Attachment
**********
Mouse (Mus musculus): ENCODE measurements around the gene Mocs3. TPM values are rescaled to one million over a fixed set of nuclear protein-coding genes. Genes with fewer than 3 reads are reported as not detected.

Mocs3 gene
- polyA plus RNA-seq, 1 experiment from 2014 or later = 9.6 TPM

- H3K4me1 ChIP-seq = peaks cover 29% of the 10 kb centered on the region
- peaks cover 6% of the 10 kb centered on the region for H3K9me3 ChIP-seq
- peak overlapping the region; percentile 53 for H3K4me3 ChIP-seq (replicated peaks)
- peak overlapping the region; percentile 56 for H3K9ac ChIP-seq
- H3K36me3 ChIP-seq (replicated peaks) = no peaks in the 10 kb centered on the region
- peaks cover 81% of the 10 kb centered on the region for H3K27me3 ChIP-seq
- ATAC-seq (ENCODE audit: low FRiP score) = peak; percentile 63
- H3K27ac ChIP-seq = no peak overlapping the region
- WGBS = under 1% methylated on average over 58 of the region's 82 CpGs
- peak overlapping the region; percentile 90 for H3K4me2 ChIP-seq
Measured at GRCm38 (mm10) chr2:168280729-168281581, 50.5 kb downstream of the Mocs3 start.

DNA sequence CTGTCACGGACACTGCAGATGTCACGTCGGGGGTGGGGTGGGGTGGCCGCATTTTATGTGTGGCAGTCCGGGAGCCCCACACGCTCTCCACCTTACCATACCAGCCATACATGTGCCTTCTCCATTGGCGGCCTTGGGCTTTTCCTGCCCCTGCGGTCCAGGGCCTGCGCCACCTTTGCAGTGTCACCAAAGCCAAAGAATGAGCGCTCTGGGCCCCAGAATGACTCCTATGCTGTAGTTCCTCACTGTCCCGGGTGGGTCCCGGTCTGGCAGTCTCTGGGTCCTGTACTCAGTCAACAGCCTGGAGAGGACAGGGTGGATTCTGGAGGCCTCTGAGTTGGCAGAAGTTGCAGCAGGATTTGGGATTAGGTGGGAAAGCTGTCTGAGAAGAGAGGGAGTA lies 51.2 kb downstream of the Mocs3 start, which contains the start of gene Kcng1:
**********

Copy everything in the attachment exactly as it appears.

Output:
Mouse (Mus musculus): ENCODE measurements around the gene Mocs3. TPM values are rescaled to one million over a fixed set of nuclear protein-coding genes. Genes with fewer than 3 reads are reported as not detected.

Mocs3 gene
- polyA plus RNA-seq, 1 experiment from 2014 or later = 9.6 TPM

- H3K4me1 ChIP-seq = peaks cover 29% of the 10 kb centered on the region
- peaks cover 6% of the 10 kb centered on the region for H3K9me3 ChIP-seq
- peak overlapping the region; percentile 53 for H3K4me3 ChIP-seq (replicated peaks)
- peak overlapping the region; percentile 56 for H3K9ac ChIP-seq
- H3K36me3 ChIP-seq (replicated peaks) = no peaks in the 10 kb centered on the region
- peaks cover 81% of the 10 kb centered on the region for H3K27me3 ChIP-seq
- ATAC-seq (ENCODE audit: low FRiP score) = peak; percentile 63
- H3K27ac ChIP-seq = no peak overlapping the region
- WGBS = under 1% methylated on average over 58 of the region's 82 CpGs
- peak overlapping the region; percentile 90 for H3K4me2 ChIP-seq
Measured at GRCm38 (mm10) chr2:168280729-168281581, 50.5 kb downstream of the Mocs3 start.

DNA sequence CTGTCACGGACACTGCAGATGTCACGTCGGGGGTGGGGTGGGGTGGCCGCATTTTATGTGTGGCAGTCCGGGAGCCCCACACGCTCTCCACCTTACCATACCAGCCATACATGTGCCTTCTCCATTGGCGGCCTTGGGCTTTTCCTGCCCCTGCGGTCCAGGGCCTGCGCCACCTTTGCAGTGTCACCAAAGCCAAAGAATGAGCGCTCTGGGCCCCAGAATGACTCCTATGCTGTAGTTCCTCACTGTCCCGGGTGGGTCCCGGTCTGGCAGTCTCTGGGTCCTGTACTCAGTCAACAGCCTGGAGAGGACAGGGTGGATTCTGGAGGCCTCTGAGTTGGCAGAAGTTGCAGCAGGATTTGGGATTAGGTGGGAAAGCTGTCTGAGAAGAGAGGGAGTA lies 51.2 kb downstream of the Mocs3 start, which contains the start of gene Kcng1: